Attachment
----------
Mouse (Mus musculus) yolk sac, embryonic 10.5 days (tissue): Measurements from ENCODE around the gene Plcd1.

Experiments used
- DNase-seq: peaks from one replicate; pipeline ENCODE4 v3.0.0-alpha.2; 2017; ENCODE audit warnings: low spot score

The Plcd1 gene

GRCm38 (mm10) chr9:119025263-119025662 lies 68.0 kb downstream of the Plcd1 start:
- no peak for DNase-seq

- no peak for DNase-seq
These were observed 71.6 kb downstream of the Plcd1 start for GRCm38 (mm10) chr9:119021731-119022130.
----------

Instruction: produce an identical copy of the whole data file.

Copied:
Mouse (Mus musculus) yolk sac, embryonic 10.5 days (tissue): Measurements from ENCODE around the gene Plcd1.

Experiments used
- DNase-seq: peaks from one replicate; pipeline ENCODE4 v3.0.0-alpha.2; 2017; ENCODE audit warnings: low spot score

The Plcd1 gene

GRCm38 (mm10) chr9:119025263-119025662 lies 68.0 kb downstream of the Plcd1 start:
- no peak for DNase-seq

- no peak for DNase-seq
These were observed 71.6 kb downstream of the Plcd1 start for GRCm38 (mm10) chr9:119021731-119022130.